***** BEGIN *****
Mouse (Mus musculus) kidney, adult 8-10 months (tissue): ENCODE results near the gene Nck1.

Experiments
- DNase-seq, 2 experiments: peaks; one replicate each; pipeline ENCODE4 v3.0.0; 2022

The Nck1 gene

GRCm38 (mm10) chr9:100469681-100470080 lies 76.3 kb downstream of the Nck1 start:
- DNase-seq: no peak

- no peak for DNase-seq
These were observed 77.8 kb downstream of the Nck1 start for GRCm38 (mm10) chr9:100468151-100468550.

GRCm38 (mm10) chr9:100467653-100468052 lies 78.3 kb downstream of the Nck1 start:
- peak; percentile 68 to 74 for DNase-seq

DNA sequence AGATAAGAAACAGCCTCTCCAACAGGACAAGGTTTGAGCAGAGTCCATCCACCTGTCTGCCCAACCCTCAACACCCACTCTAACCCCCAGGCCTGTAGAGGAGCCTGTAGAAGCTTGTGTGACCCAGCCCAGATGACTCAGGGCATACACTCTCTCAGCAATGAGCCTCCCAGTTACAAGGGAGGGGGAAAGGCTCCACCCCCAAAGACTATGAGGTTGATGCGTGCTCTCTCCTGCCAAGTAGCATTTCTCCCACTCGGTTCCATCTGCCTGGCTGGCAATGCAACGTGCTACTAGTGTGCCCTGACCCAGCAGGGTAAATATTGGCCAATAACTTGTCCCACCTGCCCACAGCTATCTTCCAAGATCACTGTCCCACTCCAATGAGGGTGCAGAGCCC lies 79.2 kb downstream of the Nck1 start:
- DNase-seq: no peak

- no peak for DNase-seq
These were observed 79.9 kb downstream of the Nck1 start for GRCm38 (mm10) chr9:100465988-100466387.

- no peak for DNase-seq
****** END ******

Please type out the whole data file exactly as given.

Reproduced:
Mouse (Mus musculus) kidney, adult 8-10 months (tissue): ENCODE results near the gene Nck1.

Experiments
- DNase-seq, 2 experiments: peaks; one replicate each; pipeline ENCODE4 v3.0.0; 2022

The Nck1 gene

GRCm38 (mm10) chr9:100469681-100470080 lies 76.3 kb downstream of the Nck1 start:
- DNase-seq: no peak

- no peak for DNase-seq
These were observed 77.8 kb downstream of the Nck1 start for GRCm38 (mm10) chr9:100468151-100468550.

GRCm38 (mm10) chr9:100467653-100468052 lies 78.3 kb downstream of the Nck1 start:
- peak; percentile 68 to 74 for DNase-seq

DNA sequence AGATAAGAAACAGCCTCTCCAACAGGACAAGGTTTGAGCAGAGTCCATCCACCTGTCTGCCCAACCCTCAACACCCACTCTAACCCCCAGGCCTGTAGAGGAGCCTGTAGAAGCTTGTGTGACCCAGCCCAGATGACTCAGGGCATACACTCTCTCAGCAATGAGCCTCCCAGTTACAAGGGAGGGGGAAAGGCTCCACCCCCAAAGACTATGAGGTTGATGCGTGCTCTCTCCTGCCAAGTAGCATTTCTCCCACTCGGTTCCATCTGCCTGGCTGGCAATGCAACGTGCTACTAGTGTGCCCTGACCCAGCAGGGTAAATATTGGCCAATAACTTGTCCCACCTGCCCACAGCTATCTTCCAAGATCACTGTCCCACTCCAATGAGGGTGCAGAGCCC lies 79.2 kb downstream of the Nck1 start:
- DNase-seq: no peak

- no peak for DNase-seq
These were observed 79.9 kb downstream of the Nck1 start for GRCm38 (mm10) chr9:100465988-100466387.

- no peak for DNase-seq